Argentina Sends First Fresh Beef Shipment to US Market


Argentina has now sent beef to the U.S. for the first time in seventeen years.

A 500kg (one half of a metric ton) consignment of ribeye was this week sent to Miami by Swift Argentina, a division of Brazilian beef giant JBS. News of the shipment comes just two weeks on from news that the USDA declared Argentina as eligible to resume shipments of raw beef.

After a meeting with Swift executives, Argentine Agriculture Secretary Luis Miguel Etchevehere said it was ‘enormously satisfying’ that exports were getting underway so soon after being approved. He hailed the fact that the consignment was made up of high value cuts, while praising the private sector for ‘quickly investing in response to political breakthroughs’.

“2018 will be remembered as a historic year for beef exporters. Argentina strengthened its position as the world’s sixth largest exporter and the second in Mercosur, and it was a year where beef exports grew by 70.1{c78344d3e29215303d5d40d52b11c16d78bfae3d066d03ae10a9b147abb03b47},” the minister noted.

Argentina now has a quota of 20,000 metric tons a year to access the U.S. market, exempt from duties. The Argentine agriculture ministry said the quota would be worth between $150 million and $180 million to exporters. Out-of-quota shipments will be subject to a tariff of 26.4{c78344d3e29215303d5d40d52b11c16d78bfae3d066d03ae10a9b147abb03b47}.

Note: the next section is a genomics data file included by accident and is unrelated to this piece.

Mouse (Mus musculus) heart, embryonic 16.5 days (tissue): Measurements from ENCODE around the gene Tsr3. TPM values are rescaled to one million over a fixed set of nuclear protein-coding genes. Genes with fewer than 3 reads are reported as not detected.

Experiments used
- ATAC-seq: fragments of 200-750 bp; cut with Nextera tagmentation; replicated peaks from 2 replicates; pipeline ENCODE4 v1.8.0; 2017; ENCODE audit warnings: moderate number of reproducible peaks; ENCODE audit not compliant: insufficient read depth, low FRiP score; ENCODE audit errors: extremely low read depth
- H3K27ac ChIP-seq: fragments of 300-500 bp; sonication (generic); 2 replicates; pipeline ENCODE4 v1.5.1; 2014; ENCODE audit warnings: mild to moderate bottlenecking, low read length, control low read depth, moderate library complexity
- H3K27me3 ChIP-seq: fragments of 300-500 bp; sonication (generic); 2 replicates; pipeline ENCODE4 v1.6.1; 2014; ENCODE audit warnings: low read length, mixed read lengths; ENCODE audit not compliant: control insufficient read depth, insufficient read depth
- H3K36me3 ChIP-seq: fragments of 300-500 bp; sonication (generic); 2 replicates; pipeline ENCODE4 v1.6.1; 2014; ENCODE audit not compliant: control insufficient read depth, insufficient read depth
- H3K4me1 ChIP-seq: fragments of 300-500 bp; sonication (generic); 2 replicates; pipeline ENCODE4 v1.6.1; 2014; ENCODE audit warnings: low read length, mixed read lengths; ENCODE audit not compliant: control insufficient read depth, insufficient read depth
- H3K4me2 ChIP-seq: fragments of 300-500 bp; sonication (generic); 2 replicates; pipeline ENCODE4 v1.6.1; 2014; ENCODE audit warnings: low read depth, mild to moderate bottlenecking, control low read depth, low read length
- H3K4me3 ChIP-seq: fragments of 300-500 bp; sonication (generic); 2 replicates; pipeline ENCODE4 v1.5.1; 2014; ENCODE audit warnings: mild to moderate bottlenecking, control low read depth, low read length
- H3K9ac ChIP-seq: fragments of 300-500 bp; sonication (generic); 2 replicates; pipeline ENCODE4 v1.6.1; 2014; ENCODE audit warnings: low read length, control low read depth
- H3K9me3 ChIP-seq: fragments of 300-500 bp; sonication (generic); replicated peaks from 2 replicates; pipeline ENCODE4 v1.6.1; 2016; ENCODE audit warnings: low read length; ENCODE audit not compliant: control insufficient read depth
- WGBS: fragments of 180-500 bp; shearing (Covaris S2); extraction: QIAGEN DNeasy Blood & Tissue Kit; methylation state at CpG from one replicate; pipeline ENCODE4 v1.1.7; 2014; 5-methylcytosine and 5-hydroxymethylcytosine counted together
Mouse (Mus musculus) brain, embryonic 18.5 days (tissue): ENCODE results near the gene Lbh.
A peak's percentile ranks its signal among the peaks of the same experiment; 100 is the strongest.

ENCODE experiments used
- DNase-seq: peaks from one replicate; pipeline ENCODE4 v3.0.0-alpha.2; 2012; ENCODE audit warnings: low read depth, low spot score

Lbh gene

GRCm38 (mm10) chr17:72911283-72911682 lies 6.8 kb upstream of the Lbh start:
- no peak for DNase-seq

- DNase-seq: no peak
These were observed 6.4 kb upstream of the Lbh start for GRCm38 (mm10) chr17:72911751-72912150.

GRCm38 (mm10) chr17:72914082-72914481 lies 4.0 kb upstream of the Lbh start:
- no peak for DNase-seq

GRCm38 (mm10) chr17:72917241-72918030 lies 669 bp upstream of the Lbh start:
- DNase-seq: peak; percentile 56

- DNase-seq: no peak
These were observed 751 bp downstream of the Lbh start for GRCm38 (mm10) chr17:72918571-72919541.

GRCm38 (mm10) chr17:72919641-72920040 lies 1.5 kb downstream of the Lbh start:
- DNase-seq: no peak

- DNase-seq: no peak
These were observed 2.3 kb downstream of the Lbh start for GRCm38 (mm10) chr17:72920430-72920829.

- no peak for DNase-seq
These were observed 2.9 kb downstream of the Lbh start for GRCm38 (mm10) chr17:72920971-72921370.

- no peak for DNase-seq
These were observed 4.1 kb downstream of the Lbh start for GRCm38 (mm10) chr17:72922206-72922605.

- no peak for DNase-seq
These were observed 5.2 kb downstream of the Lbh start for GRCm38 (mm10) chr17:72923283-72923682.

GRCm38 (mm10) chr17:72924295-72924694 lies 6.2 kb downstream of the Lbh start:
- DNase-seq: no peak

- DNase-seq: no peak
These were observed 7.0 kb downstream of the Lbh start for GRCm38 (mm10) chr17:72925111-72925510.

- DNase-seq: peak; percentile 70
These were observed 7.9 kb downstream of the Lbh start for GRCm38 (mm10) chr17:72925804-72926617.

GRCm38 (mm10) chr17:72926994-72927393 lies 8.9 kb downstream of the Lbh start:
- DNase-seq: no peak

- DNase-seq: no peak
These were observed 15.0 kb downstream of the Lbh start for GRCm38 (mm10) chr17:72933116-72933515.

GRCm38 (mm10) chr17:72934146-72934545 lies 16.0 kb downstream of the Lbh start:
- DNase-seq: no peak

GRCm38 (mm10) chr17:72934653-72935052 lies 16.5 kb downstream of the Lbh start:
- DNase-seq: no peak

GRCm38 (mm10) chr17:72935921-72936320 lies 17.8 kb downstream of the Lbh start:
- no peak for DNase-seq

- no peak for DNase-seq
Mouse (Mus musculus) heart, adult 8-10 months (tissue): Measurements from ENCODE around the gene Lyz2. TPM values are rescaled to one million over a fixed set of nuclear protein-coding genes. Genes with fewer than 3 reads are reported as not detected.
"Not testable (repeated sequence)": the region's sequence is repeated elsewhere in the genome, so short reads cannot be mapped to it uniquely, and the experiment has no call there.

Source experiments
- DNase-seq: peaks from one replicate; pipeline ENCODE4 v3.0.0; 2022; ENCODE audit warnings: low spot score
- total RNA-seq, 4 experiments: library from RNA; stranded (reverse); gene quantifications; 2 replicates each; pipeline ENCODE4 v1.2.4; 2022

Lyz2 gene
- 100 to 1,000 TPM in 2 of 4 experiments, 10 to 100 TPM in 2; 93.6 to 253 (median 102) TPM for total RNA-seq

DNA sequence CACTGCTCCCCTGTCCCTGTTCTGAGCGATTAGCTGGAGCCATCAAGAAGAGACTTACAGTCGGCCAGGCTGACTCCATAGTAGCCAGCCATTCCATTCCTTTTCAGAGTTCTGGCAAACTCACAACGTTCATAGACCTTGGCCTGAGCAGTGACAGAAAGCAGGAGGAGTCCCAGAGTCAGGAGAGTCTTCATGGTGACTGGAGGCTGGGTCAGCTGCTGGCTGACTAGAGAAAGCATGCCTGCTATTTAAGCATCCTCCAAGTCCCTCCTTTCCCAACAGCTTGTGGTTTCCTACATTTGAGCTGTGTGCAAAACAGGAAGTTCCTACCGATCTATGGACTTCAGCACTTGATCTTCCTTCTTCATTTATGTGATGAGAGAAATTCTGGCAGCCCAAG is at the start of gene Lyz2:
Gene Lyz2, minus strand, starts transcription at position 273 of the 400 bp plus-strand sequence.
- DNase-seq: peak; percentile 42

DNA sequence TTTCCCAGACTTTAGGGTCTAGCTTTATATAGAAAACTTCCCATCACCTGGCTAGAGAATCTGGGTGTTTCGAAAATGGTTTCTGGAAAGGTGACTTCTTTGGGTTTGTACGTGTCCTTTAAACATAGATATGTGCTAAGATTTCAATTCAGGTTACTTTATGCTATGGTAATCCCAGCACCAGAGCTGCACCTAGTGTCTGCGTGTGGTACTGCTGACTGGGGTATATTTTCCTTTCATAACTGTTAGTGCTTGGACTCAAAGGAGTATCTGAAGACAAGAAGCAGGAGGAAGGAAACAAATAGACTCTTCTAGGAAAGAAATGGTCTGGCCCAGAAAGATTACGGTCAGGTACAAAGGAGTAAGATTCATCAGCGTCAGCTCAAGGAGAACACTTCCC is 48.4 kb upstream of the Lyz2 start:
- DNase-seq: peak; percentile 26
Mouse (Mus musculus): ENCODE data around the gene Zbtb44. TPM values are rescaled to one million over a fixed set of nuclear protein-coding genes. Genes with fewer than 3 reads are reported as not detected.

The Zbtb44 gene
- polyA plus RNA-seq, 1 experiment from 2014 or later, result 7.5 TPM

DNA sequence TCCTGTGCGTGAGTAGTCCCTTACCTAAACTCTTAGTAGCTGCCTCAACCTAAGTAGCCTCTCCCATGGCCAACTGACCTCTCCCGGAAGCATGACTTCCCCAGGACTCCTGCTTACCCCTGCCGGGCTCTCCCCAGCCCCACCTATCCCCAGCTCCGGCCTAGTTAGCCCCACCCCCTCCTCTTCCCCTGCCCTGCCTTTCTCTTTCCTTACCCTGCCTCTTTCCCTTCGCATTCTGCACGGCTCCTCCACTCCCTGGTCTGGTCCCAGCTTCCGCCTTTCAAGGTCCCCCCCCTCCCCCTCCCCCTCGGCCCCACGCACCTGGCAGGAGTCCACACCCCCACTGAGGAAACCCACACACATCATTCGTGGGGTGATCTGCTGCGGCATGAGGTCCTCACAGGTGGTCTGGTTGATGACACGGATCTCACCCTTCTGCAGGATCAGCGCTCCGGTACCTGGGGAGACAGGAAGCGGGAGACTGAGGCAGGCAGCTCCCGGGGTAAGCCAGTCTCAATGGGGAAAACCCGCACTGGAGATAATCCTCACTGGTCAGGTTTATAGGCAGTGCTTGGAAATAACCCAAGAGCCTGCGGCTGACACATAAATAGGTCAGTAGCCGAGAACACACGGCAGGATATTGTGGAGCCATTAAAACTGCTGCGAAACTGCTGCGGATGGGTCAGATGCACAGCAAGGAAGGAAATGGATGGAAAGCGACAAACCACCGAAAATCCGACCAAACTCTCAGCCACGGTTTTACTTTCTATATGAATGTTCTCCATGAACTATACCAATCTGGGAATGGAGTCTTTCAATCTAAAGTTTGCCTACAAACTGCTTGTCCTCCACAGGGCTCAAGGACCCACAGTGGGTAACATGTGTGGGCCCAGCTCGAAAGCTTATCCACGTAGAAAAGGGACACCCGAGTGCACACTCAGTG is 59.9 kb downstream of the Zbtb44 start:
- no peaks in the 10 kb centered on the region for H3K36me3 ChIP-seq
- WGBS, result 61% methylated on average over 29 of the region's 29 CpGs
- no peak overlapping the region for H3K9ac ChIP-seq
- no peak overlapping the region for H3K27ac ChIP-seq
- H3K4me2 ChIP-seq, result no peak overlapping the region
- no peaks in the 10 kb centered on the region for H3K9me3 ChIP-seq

American cattle organization have expressed concerns with allowing Argentina beef into the domestic market. U.S. Cattlemen’s Association President Kenny Graner says while his group supports trade deals, he has concerns with this one. Chief among those concerns is Argentina’s problems with foot and mouth disease.

Argentina stopped exporting beef to the U.S. 17 years ago due to U.S. concerns over foot-and-mouth disease. But Marisa Bircher Argentina’s international trade secretary said, “We have eliminated that through a vaccine program in our livestock sector.”

Reciprocal access to the Argentina market for U.S. beef is included with the agreement but U.S. beef will face a challenging economic climate in Argentina, as the country is currently in recession. According to the latest estimates, Argentina’s GDP is expected to decline 2.3 percent in 2018 and consumer prices are up 34 percent year-over-year.

Sweetbreads (thymus or throat) are the most likely U.S. beef products to gain immediate traction in Argentina. Through September, U.S. exports of sweetbreads totaled 5,611 metric tons (mt) valued at $7.55 million, of which 5,061 mt (valued at $6.75 million) went to Mexico.

Joe Schuele, spokesman for the U.S. Meat Export Federation, reported that before any U.S. beef can be exported to Argentina, meat companies need to register their products, processing plants and labels with Argentina’s National Service for Agrifood Health and Quality.


DTN/U.S. Meat Export Federation

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